Is it Time to Ditch the NPS?

Conceptually, NPS – the Net Promoter Score, is an objectively sound way to measure the potential for a product to achieve viral adoption. For the uninitiated, the calculation is simple. You ask your customers to answer the following question on a scale of 0 to 10:

How likely is it that you would recommend [our company / product / service] to a friend or colleague?”

The math is straightforward:  NPS = %😀 – %😡.  And the results are easy to understand. Positive NPS means word-of-mouth will contribute to customer growth. Negative NPS means that word-of-mouth will drive potential customers away.

Since only 9’s and 10’s get to be 😀 (they’re called Promoters) while anywhere from 0 to 6 rates as 😡 (they’re called Detractors), NPS intrinsically illustrates the cognitive biases we have as people that weighs negative opinions more strongly than positive ones.

I used to think that the NPS represented a good way to gauge how easily a company will spread virally. After being a founder many times over, however, I find myself doubting its usefulness. Much like the answer to life, the universe and everything, it’s the question that matters. So let’s break it down:

“How likely …”

Starting the question with a passive and theoretical “how likely,” seems, at best, loosely tied to the concept of an active promoter. Without commitment, we can easily convince ourselves that we would be a 9 or a 10 in some theoretical future under the right circumstances. But what percent of self-identified promoters would remain so if asked, “Will you commit to recommending this product to at least one friend by the end of the week?” And even in that case, what percent would actually honor that commitment, even if regularly prompted?

“… you …”

Who exactly? Baked into this one word is a tremendous ability to game the system. Which “you’s” are the company actually addressing? People who have downloaded an app? People who have created a user account? People who have paid the company for a product or service? Companies are free to choose the most flattering angle from which to take their NPS selfie. In the worst of cases, companies can survey the largest group possible and choose to segment after the fact – under whichever pretext lets them survive the lax external scrutiny they will likely face.

“… recommend …”

What are we talking about here? Proactive gushing or a willingness to say “s’aight” when the company comes up in a group conversation. Are these people sharing on Twitter? Are they calling their friends? Are we talking the enthusiasm of a golden retriever or an overfed sloth? True promoters are those who authentically and proactively espouse the benefits of a company’s product with the intention that others adopt it.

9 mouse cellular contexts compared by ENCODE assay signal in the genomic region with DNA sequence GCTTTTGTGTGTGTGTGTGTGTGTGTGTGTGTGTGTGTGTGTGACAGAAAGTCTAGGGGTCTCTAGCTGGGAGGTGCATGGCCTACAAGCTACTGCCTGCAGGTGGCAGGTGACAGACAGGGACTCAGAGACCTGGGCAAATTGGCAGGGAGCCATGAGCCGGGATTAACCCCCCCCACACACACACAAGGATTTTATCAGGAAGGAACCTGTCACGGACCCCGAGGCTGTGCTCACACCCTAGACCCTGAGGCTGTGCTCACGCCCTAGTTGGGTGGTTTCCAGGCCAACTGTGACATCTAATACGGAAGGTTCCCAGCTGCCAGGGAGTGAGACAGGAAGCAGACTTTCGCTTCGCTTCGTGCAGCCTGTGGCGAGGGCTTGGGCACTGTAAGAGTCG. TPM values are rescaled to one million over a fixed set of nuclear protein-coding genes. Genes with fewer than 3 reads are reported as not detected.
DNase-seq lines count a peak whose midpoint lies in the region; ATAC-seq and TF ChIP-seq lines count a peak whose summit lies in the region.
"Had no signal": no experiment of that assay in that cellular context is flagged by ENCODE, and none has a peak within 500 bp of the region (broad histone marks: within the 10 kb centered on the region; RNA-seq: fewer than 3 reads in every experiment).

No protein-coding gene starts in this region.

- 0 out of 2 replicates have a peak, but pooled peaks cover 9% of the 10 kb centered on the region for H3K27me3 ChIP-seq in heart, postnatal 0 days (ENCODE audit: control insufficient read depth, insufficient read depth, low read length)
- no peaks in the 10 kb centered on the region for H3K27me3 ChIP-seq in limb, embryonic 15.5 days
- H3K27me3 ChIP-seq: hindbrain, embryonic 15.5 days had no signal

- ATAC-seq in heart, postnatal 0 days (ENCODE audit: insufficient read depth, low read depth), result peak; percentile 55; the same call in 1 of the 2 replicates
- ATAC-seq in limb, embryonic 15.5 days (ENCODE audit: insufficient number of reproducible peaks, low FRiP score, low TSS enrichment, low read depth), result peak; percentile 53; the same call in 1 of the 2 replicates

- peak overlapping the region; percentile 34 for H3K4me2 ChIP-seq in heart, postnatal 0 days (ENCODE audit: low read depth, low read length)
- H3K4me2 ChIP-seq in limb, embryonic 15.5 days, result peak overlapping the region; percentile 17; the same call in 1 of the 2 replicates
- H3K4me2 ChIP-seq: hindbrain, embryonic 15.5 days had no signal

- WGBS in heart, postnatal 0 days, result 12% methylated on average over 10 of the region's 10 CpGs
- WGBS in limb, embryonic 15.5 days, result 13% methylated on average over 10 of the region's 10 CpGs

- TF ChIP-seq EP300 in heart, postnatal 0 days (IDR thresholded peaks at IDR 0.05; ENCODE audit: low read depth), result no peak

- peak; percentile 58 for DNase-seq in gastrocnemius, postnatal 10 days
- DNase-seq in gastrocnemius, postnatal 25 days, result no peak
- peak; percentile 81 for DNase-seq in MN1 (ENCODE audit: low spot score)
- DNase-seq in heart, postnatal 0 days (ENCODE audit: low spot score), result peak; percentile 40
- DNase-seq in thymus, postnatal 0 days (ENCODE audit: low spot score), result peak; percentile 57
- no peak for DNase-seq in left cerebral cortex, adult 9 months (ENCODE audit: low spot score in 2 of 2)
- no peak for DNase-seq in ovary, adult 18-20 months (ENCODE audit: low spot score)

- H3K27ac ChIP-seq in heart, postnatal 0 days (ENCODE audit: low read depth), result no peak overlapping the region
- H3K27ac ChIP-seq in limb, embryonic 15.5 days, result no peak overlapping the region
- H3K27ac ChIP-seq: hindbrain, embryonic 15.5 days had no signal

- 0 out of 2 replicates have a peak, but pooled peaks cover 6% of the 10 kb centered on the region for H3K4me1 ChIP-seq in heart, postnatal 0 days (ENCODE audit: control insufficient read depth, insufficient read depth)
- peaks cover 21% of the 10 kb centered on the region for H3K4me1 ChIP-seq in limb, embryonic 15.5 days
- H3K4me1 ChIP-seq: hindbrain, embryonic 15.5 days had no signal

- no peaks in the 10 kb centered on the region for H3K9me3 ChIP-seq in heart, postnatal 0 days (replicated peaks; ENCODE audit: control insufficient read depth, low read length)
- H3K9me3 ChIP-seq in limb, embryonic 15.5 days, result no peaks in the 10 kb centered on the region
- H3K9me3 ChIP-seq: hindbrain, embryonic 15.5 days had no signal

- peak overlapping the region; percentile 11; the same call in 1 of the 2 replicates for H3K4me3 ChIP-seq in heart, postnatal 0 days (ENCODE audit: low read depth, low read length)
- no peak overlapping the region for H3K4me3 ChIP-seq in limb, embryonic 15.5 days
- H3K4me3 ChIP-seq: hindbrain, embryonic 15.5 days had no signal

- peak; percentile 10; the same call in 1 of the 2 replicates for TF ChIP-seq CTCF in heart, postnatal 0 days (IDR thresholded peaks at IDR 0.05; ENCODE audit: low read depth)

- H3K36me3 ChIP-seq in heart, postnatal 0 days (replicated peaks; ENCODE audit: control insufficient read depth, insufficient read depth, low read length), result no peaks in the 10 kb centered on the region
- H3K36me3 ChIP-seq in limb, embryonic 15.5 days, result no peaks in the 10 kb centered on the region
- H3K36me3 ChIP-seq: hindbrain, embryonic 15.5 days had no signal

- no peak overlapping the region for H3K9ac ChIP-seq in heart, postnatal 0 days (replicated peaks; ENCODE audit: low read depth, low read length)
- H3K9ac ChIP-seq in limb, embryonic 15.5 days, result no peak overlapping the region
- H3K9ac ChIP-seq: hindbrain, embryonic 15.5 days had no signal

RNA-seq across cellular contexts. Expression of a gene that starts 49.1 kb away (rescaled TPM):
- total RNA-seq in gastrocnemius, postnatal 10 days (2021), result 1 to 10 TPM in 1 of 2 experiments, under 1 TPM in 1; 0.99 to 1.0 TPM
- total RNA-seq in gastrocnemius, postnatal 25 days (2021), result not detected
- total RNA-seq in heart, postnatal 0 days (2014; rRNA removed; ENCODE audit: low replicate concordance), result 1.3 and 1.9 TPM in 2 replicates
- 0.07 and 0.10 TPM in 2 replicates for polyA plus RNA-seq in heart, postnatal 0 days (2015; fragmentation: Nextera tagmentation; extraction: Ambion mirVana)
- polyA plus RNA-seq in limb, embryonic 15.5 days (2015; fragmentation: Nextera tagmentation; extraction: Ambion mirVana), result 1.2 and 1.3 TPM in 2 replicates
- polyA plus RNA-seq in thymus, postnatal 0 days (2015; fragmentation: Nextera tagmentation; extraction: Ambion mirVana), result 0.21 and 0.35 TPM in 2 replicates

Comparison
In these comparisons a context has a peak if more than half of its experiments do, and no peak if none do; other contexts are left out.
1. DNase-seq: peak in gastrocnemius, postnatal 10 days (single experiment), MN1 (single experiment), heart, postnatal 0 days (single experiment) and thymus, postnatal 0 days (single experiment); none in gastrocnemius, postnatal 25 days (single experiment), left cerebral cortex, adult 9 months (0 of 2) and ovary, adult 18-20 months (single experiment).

“… friend or colleague?”

The final bookend to this flawed question fails to concretely define the recipient of the recommendation. Promoters may answer that way because they think that someone in their extended circle probably exists who they’d be willing to talk to about the product. And detractors might take the question too literally and answer in the negative because they would rather recommend to, say, a stranger at a conference or an acquaintance who works at another company, neither of whom fall into the bucket of “friend or colleague.”

I suspect that NPS became popular because, in some cases, founders lack the ability to show actual virality, yet still want to present their company as one that could grow through word of mouth. In other cases, founders misguidedly use NPS as a measure of customer satisfaction, a concept better measured by the CSAT score, a metric which I have never seen in a pitch deck.

True promoters are those who authentically and proactively espouse the benefits of a company’s product with the intention that others adopt it.

A better metric would be one that measures the rate at which customers with positive lifetime values generate more customers with positive lifetime values through word of mouth. There are, of course, techniques that companies use like referral incentives, which provide explicitly trackable metrics, but most word of mouth referrals don’t involve invite codes. With that in mind, one could ask instead “Have you recommended our company/product/service to someone who then went on to [activity indicative of positive lifetime value]?” Providing a few options like “Yes,” “I’ve recommended but not sure if [activity] occurred,” “No, but I probably would,” and “No, and I will most definitely not,” would help identify who the actual, committed, promoters are, who the people are that could be coaxed into becoming Promoters, and how many people view the company in a merely passive or outright negative light. A score from a question like this would demonstrate the true strength of a company’s word of mouth and not leave someone like me wondering how you gamed your NPS.

I’m curious to hear your thoughts. Are there other, better ways to measure the willingness of customers to generate value through word of mouth?